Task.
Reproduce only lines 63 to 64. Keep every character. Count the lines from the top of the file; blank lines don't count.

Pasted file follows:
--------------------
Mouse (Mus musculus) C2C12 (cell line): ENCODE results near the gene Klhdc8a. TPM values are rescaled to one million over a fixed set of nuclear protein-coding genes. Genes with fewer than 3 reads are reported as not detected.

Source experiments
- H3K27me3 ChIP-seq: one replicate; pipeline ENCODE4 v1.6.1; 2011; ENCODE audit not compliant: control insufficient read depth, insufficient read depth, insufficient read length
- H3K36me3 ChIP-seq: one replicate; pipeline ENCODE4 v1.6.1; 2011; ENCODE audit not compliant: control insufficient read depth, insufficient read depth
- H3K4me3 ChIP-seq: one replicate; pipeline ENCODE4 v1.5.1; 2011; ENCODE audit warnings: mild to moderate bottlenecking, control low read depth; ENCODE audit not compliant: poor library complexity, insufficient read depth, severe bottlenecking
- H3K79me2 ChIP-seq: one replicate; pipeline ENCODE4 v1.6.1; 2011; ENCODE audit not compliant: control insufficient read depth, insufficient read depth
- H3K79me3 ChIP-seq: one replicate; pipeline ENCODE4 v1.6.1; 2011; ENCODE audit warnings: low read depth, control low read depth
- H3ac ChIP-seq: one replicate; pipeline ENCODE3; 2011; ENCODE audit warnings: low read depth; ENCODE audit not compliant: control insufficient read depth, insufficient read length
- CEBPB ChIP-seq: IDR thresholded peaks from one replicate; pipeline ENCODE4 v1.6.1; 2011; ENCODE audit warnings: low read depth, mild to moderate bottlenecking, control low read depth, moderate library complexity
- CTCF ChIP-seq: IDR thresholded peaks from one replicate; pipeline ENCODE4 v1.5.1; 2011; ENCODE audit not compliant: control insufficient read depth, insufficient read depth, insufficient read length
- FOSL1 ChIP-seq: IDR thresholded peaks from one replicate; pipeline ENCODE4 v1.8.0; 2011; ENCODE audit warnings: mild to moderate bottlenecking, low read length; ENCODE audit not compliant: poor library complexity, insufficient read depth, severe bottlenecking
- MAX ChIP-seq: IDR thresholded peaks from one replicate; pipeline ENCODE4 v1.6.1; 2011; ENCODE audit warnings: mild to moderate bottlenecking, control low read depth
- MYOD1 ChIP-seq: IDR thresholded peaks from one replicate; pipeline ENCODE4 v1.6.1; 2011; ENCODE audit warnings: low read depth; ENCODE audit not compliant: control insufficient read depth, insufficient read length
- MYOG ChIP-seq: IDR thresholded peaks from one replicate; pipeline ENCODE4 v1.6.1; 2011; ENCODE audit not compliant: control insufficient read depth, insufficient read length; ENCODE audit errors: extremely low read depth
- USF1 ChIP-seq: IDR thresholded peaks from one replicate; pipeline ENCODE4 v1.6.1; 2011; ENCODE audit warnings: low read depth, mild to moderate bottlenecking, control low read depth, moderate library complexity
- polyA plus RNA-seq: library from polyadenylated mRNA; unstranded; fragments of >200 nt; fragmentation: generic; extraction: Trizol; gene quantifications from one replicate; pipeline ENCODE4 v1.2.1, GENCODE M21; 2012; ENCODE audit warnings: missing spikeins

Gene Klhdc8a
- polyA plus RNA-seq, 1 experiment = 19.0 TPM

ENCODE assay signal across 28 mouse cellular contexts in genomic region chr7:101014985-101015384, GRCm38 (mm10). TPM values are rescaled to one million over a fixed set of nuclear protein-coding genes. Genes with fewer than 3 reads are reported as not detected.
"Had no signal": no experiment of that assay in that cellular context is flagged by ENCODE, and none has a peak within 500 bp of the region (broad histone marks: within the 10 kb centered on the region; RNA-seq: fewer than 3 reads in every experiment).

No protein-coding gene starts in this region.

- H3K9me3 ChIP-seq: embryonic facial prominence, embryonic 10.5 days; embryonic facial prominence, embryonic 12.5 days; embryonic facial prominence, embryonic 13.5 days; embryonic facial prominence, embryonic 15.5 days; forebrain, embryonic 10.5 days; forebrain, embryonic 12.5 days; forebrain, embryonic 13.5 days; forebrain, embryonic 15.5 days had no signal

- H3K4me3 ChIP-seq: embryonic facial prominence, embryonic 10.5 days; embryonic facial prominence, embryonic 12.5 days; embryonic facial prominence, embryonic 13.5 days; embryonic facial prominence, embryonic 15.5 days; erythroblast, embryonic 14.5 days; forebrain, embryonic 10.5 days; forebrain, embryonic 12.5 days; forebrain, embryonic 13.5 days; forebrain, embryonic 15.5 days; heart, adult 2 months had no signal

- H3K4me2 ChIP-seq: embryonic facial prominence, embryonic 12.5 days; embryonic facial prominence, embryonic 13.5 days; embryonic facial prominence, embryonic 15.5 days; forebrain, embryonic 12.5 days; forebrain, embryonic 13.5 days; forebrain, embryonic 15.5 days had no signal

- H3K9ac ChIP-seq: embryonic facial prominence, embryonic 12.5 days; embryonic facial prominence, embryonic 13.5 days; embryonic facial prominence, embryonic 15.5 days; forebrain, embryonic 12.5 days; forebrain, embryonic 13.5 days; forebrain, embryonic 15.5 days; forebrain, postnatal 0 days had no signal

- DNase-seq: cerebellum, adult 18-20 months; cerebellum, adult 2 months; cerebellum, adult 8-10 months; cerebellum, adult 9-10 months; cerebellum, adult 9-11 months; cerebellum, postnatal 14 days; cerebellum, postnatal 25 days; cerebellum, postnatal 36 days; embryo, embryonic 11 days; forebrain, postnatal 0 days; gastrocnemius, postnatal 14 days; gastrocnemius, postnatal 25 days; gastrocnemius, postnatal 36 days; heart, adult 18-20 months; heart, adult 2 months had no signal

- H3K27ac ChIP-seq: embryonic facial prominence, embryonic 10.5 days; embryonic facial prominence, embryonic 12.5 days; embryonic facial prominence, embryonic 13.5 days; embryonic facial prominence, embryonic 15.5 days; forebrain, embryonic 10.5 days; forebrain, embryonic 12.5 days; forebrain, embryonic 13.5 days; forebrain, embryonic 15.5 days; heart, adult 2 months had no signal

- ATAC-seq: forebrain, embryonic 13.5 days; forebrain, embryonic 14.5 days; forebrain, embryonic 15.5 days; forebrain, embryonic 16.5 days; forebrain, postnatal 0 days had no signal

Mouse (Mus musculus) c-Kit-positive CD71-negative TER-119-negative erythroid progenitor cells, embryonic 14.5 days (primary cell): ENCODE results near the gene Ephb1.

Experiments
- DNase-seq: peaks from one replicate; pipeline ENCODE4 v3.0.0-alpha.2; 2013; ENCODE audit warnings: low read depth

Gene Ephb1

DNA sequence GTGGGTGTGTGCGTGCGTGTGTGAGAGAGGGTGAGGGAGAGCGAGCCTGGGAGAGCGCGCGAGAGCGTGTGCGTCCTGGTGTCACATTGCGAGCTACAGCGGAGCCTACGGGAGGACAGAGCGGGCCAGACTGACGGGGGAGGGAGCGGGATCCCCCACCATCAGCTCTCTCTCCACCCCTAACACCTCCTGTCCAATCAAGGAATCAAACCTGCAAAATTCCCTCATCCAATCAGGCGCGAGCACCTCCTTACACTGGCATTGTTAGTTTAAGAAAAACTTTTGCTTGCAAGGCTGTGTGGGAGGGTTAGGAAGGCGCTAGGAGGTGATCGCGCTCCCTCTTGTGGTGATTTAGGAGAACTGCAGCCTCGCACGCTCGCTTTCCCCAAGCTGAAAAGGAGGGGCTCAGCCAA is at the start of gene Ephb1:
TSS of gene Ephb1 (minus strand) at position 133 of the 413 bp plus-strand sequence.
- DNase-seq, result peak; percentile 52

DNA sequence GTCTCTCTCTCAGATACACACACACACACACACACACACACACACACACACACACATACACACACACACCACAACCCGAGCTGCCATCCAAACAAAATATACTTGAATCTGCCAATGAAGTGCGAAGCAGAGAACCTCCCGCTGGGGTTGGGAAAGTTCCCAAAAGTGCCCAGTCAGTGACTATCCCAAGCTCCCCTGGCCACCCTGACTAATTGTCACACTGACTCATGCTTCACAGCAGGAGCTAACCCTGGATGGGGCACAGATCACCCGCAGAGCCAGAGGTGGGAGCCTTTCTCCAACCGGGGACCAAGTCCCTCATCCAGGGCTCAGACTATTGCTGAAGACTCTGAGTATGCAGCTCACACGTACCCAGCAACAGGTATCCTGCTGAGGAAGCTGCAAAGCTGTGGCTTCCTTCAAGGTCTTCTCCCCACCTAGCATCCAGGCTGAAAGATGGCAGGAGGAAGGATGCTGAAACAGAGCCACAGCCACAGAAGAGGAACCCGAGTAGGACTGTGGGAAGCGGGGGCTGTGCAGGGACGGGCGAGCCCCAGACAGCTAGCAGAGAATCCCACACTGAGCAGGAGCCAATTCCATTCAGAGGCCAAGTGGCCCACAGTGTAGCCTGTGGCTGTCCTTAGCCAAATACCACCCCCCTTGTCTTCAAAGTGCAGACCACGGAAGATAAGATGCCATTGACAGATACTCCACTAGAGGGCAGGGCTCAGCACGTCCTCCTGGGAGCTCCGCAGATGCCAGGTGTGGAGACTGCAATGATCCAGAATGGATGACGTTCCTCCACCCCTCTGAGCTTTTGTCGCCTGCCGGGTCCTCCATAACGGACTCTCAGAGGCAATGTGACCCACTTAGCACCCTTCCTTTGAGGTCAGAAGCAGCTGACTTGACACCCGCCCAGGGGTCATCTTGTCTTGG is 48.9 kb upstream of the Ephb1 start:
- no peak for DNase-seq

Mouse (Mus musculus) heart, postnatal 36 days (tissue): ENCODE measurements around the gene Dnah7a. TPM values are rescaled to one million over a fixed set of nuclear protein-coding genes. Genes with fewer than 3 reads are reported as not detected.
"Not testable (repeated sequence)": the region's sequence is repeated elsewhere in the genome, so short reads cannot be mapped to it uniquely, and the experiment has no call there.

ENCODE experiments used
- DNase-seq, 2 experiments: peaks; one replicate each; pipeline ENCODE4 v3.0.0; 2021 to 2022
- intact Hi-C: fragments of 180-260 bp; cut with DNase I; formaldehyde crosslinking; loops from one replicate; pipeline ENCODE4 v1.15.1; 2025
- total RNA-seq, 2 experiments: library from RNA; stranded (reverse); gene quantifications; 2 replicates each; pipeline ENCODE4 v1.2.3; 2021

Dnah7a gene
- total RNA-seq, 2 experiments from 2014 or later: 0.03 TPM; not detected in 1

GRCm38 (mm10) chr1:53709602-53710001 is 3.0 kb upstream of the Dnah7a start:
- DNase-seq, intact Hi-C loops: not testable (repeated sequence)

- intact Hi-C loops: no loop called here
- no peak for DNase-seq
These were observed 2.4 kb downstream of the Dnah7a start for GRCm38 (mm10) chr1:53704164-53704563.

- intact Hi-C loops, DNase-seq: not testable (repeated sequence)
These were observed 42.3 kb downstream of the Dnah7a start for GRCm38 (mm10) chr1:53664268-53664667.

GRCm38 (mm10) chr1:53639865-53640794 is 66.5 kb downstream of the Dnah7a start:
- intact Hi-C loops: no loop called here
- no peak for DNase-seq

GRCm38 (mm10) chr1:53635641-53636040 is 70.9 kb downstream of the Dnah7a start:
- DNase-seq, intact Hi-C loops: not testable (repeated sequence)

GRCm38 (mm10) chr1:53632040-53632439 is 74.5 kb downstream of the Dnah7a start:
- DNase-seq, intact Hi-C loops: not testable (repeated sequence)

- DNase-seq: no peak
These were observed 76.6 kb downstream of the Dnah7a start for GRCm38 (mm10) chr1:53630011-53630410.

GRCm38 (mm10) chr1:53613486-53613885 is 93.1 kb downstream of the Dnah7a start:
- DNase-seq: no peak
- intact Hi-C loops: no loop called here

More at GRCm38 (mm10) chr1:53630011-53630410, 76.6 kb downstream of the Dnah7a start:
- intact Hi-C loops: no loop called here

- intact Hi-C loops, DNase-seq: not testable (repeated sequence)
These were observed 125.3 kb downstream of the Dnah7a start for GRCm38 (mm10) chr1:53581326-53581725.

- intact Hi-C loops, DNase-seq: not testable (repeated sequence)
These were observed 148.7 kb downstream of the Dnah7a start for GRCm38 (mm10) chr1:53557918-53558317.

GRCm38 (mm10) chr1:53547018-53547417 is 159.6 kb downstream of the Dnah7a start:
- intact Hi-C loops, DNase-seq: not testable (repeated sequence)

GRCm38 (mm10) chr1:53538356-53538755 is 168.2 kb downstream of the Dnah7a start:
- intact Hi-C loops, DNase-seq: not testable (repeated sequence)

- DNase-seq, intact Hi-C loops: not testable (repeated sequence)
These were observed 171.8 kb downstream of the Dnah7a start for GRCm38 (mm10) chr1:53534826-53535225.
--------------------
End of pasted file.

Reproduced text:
- DNase-seq: no peak
- intact Hi-C loops: no loop called here